Illinois Friday was poised to become the first state to ban dietary supplements containing the herbal stimulant ephedra, which has been blamed for several high-profile deaths in recent years.
Gov. Rod Blagojevich said he would sign the measure, which was given unanimous final approval by the Illinois House Thursday.
The supplement, which is touted as an effective weight loss product, has been blamed for more than 100 deaths and 18,000 adverse reactions, including heart attacks, seizures and strokes.
The issue came to a head following the death earlier this year of Baltimore Orioles pitcher Steve Bechler, who suffered heat stroke after taking three ephedra capsules. In 2001, Northwestern University defensive back Rashidi Wheeler and Minnesota Vikings defensive lineman Korey Stringer died within weeks of each other under similar circumstances.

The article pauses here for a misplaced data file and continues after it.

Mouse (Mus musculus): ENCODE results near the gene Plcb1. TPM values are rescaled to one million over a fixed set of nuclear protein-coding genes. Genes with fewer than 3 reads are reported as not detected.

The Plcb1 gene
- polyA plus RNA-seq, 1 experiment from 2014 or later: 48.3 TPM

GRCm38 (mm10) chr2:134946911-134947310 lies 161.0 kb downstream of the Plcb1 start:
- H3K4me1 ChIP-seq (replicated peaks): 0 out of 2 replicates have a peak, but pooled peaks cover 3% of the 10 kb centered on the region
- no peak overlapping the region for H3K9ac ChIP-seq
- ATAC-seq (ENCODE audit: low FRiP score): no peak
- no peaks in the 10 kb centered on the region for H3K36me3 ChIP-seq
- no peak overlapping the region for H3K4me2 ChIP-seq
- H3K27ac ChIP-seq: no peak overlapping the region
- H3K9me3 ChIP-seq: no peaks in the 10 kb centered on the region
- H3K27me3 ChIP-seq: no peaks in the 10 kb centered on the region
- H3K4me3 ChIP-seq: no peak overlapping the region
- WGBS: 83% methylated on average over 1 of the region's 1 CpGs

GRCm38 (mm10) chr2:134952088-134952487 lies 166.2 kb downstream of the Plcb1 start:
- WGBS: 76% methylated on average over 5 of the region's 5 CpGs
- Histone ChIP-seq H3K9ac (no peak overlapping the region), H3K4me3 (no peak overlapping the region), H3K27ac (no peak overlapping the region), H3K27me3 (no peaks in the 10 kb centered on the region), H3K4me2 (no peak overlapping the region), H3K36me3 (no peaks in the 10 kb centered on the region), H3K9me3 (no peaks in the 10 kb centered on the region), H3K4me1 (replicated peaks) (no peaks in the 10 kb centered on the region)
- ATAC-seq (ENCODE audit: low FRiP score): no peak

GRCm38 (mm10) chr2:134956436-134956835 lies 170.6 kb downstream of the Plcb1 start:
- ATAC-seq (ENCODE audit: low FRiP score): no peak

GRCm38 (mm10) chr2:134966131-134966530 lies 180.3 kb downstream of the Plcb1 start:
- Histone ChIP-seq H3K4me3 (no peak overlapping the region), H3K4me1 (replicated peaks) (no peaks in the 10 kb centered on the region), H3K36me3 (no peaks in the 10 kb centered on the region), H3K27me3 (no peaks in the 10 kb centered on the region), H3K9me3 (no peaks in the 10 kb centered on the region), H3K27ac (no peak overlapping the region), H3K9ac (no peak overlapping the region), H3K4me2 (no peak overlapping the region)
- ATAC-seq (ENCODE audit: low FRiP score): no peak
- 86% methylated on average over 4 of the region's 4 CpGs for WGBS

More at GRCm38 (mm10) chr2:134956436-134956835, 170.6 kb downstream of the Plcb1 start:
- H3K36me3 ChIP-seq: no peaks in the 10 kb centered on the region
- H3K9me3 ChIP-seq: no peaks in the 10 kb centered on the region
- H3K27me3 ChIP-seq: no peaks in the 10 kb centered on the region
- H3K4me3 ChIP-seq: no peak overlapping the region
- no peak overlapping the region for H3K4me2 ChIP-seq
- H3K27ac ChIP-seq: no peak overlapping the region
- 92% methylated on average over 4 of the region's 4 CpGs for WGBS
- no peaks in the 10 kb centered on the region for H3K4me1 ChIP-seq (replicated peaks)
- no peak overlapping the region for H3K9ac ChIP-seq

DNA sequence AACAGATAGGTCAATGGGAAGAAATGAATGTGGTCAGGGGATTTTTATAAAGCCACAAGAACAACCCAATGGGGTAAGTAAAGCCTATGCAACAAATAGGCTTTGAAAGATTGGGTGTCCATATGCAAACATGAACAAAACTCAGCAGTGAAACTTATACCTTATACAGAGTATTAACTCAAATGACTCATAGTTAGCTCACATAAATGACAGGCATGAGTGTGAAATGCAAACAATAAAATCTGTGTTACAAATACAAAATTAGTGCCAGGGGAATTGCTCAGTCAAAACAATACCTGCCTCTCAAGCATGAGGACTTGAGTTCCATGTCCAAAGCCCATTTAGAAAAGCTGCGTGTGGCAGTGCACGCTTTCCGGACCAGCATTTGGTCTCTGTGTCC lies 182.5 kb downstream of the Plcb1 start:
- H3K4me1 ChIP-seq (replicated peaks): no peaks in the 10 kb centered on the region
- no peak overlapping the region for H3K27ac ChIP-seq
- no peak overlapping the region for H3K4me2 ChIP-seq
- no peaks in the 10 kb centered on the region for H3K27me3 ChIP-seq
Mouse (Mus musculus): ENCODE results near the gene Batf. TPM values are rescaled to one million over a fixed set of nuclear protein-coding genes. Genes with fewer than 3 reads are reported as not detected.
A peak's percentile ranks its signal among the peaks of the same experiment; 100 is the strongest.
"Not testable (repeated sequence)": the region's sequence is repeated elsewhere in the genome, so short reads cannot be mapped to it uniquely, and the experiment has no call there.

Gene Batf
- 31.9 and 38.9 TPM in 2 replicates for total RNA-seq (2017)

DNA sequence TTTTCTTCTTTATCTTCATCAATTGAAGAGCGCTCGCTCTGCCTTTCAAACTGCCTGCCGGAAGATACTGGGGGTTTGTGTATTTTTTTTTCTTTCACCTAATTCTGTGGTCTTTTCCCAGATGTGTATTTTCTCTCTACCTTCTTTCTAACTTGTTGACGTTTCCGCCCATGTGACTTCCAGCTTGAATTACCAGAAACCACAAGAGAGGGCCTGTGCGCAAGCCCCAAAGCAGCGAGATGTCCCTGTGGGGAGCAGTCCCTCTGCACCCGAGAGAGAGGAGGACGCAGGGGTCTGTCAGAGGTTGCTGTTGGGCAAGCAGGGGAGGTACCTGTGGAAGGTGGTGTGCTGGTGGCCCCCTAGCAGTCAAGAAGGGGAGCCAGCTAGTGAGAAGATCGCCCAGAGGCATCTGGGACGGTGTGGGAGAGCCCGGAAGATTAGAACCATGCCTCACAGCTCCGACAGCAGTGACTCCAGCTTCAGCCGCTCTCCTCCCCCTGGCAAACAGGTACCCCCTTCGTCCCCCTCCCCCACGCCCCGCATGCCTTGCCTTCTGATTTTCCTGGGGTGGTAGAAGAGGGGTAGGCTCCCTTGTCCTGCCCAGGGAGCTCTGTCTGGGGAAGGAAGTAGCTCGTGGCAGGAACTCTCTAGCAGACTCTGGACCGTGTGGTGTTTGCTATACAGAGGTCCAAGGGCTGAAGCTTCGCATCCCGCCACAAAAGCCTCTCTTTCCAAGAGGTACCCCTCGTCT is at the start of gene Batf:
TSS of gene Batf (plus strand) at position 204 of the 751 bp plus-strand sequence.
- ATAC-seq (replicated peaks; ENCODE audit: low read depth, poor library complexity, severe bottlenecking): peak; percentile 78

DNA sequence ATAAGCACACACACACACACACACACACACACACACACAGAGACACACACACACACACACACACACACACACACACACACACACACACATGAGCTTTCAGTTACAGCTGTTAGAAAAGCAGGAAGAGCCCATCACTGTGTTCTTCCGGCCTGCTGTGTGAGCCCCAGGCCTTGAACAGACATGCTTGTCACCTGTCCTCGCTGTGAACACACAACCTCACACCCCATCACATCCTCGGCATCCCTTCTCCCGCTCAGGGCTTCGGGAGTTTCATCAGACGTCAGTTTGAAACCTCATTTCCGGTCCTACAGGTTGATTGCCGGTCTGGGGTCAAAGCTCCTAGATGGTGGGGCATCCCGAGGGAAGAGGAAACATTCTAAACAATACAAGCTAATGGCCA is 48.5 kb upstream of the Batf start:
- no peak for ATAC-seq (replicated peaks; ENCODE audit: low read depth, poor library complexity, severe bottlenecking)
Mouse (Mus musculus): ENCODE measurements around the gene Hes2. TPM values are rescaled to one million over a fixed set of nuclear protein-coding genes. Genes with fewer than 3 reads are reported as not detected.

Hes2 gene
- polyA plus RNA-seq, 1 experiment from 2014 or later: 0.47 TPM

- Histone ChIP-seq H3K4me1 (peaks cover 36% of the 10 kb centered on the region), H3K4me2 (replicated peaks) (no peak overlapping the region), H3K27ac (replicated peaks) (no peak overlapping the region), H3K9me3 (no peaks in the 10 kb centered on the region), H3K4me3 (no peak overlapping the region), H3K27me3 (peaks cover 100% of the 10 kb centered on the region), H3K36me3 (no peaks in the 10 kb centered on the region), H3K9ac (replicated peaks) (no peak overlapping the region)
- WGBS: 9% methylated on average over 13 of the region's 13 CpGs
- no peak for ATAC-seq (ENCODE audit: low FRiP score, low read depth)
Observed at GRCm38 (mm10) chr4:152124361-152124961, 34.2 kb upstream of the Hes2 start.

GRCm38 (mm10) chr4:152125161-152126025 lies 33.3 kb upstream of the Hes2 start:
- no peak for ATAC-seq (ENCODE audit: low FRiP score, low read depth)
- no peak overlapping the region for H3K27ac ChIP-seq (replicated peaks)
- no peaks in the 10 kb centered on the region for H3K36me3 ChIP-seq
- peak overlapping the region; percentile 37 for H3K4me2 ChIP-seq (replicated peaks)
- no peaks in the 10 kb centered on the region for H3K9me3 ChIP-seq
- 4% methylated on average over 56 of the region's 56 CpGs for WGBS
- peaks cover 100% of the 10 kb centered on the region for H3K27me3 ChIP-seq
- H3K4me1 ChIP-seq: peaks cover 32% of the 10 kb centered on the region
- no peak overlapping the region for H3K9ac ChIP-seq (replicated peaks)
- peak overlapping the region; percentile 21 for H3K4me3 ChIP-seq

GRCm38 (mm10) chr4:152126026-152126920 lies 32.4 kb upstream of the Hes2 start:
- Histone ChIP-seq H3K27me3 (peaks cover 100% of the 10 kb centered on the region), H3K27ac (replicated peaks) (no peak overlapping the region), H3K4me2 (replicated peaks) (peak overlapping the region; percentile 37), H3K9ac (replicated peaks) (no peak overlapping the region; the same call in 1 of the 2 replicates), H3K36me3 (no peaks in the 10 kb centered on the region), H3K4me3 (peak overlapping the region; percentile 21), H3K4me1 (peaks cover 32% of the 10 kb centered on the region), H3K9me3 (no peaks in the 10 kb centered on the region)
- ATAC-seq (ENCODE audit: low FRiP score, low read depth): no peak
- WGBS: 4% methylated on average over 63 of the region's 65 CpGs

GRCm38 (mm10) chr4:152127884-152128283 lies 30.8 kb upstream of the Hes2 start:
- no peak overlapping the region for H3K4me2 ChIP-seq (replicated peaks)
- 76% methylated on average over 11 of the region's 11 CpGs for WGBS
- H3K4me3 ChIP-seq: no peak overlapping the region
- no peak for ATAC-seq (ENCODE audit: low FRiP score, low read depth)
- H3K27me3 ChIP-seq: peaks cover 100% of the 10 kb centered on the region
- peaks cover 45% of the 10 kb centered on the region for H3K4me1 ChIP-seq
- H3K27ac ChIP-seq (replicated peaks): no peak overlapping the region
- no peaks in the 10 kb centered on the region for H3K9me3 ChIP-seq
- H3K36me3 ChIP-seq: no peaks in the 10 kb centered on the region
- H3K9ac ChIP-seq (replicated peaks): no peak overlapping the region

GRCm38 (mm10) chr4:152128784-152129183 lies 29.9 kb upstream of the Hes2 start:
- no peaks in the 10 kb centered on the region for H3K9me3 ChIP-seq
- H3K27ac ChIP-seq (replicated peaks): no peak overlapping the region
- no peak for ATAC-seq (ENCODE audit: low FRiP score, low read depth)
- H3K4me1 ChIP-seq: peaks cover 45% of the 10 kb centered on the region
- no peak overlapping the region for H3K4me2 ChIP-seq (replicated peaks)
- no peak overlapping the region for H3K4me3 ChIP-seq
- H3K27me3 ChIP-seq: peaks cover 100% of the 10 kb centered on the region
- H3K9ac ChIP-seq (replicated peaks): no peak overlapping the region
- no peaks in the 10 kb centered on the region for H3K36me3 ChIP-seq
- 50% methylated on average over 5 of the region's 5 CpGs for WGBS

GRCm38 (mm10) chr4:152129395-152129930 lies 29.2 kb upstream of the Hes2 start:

Ephedra, which is extracted from the Chinese herb Ma Huang, has become a $1 billion industry. The bill adopted Thursday makes it a misdemeanor to sell ephedra, punishable by a year in jail and $5,000 fine. Repeat offenders could face five years in jail and a $20,000 fine.
The bill does not apply to ephedra contained in cold remedies or make it a crime to possess the substance, which could still be purchased over the Internet or in neighboring states.
Jan Stroke, a spokeswoman for the dietary supplement Metabolife, criticized the Illinois action, saying it deprives adults of the chance to make an educated choice. She maintained if it is used correctly, ephedra has no adverse effects.
In addition to its weight loss effects, ephedra also is seen as enhancing athletic performance and as an aid in staying awake. The tablets generally also contain caffeine.
The Food and Drug Administration currently is trying to determine whether a federal ban is warranted.